I think I have definitely evolved and not just in shape and size! [laughs] I think I have grown to be more mature. I see things differently now. I am still very excited like a young man but I am in my 60s now. I was going on the road in my late teens touring with Body Rock and before that I was playing in The Ticks and The Cougars. The excitement I had back then is no different than the excitement I have now. Technology has changed greatly over the years but it allows us to edit music much more easily. The technology and digital downloads are something I am all for! Technology has changed everything. My vision when I was a young man was that I was going to be bigger than The Beatles and things were actually going that way! Maybe not bigger than The Beatles but I am saying we had a chance at one time, when “Keep The Dogs Away” came out, to do something very special. If you look at “Hit Parader,” “US Magazine” or “Rolling Stone” from back then, we were going to go on a major tour for “Keep The Dogs” away. It was going to be 5,000 to 10,000 seaters. It wasn’t like it was happening out of nowhere because I had been working very hard to get to that point and be with those major labels at the time. Just before I was set to go on the tour in 1978, that was well advertised, some things happened. You will have to see the movie to see what happened and I explain why it didn’t happen. That could have changed my career. Many times I think back on what could have happened if that tour went off like it was supposed to with all the lasers, monsters and hundreds of thousands of dollars behind the tour. I could have given up then. In 1978, I could have called it a day and never have been Thor again but I ended up almost starting over again. I became more of an underground star but my main plan originally was to become this over the top, mainstream artist, not unlike Ziggy Stardust or Alice Cooper. I felt I had some good songs. It is so interesting that the young kids keep talking about “Keep The Dogs Away.” When I am on tour, I am always hearing, “I love that album! We listen to it all the time!” They will show me tapes of them skateboarding to “Keep The Dogs Away,” “Sleeping Giants” or “I’m So Proud.” It really blows me away! It’s almost like Van Gogh where no one cared about his art until after he was gone! I am lucky to be alive! Seeing the documentary come out, being able to tour and meet up with the younger generation, to have them say, “I love your music,” really means alot to me. In the early days, I would get critiqued a lot because I had muscles and was portraying a superhero character. That didn’t bode well with many of the critics! Even if the music was good, they would criticize me anyway, so the fact that the music is being recognized today makes me feel good because I always felt I was a good performer and songwriter.
“I Am Thor” captures the spirit of your journey. However, as you said, there’s more to be said. Do you plan to tell your story in autobiographical form at some point?
Oh yeah! I have already started a book with a fellow named Ian James from New York. We have been working on a book for about three years now and it is almost complete. That will be coming out at some point but we are currently trying to secure a publisher on it and there are bids coming in. I think there is going to be a part two to “I Am Thor” with the hundreds of hours of footage on the cutting room floor. That is planned. Even in New York, when we do the big show, we might do a special cut for the showing at The Gramercy Theater before the Rock odyssey performance.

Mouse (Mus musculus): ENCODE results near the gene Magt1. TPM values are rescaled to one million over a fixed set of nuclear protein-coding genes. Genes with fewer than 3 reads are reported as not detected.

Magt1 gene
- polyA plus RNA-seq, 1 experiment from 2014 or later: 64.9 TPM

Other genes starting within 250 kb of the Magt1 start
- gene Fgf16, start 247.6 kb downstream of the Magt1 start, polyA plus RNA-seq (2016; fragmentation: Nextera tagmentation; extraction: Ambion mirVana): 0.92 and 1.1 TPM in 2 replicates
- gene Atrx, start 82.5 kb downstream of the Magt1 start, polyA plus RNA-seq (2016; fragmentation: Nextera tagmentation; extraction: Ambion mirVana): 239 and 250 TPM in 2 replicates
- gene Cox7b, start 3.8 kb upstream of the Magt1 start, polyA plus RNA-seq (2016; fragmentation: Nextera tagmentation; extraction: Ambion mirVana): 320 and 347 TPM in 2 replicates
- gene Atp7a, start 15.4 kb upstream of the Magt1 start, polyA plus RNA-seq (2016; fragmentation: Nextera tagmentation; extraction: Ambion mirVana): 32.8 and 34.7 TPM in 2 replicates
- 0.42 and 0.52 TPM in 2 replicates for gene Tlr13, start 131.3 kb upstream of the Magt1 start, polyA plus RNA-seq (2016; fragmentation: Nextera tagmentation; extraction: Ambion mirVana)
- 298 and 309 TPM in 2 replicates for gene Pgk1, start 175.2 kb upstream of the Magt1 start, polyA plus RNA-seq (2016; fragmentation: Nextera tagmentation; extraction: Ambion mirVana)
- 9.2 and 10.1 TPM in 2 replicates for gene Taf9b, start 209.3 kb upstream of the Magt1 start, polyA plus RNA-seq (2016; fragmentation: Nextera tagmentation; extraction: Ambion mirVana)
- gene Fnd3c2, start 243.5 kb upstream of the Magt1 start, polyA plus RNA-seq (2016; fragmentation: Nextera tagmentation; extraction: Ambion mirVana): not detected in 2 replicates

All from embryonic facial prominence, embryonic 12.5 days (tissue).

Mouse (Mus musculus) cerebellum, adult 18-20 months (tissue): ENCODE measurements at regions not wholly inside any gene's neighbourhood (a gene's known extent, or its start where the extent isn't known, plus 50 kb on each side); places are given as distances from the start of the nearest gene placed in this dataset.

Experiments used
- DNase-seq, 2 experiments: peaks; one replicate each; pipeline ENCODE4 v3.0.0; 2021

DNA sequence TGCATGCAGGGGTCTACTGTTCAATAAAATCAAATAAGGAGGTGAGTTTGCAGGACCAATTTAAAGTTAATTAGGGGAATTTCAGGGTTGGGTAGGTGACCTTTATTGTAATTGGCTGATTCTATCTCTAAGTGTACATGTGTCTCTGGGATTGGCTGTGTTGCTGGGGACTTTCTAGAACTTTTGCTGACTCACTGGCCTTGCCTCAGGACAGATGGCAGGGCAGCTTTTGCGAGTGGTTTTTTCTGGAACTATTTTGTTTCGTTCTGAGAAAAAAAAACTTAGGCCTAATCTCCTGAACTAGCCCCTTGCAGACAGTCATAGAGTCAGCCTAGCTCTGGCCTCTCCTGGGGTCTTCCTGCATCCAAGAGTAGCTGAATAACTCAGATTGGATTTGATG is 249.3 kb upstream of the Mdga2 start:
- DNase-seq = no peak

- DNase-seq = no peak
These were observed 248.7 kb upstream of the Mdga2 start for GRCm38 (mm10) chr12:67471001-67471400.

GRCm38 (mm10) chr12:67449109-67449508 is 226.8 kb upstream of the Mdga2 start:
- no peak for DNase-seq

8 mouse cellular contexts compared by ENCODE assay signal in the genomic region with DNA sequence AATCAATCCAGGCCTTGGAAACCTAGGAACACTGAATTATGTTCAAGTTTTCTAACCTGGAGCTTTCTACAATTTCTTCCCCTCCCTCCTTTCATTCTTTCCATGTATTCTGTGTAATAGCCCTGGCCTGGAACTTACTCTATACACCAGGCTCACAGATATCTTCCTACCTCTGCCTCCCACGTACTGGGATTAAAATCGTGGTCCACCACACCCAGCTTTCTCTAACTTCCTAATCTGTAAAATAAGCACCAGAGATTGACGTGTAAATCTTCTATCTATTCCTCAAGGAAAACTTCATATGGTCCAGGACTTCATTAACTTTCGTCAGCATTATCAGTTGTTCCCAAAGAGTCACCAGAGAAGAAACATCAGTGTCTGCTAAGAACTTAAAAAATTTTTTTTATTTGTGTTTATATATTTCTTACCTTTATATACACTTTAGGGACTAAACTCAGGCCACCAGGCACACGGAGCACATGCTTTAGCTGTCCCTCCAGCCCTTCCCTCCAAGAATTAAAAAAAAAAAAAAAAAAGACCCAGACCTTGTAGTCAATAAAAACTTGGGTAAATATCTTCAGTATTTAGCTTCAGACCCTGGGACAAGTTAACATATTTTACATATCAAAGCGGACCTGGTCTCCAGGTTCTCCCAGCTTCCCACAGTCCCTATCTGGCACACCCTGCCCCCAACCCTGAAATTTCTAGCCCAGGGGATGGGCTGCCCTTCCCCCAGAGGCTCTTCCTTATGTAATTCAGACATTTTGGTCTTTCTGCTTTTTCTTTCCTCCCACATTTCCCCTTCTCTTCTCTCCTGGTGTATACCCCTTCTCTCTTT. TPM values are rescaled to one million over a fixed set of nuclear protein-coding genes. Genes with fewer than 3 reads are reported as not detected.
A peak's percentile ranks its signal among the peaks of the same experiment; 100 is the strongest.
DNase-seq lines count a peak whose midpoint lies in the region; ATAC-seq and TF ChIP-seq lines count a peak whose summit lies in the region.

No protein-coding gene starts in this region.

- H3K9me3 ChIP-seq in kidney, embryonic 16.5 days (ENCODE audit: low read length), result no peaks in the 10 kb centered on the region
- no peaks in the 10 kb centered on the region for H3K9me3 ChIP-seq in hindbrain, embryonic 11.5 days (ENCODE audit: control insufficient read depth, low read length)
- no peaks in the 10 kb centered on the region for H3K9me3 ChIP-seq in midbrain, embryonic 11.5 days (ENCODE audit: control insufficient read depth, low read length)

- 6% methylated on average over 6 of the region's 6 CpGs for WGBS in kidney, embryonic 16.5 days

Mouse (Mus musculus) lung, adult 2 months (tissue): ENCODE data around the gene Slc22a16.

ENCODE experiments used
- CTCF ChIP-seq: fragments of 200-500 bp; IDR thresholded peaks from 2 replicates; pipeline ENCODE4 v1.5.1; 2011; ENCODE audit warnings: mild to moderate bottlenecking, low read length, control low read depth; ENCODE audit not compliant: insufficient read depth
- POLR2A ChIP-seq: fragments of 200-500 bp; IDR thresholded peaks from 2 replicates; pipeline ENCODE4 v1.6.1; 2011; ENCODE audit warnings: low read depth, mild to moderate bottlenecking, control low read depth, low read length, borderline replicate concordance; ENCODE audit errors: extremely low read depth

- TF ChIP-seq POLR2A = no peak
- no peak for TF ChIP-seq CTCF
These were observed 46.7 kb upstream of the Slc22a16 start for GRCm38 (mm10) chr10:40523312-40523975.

Your journey is very inspiring, Jon. What is the best lesson we can take away from your journey as an artist?
Interestingly enough, on tour, I had all kinds of people come up to me and tell me how I inspired them. For example, there was a photographer who came up crying and said she was inspired and now she wasn’t going to give up her dream of being an even better photographer. I had a singer tell me this movie inspired him to keep at it. I am hoping this movie can inspire people to not give up. Life is full of obstacles, no matter what walk of life you are from. There are times you are going to want to give up but you can never give up. I don’t say go to the extremes that I did where I almost killed myself … [laughs] but never give up! Stay positive! Continue the journey! Move forward and try to knock down those walls which hold you back! There are always going to be people out there criticizing you. There will be times even your family will criticize you or show apathy even though other people are cheering you on. You just have to understand that you will have your critics in life and the people who cheer you on. If you believe in your dream, don’t let anything hold you back from making it a reality.
Well said! Thank you so much for your time today, Jon! I can’t wait to see where the next chapter in the story of Thor takes us!
Thank you, Jason! I really appreciate it!
‘I Am Thor’ is available now on Blu-ray and DVD. Visit the official website of the film at www.iamthormovie.com. Visit Thor’s official website at www.thorcentral.net. Connect with the Rock Warrior on social media via Facebook and Twitter!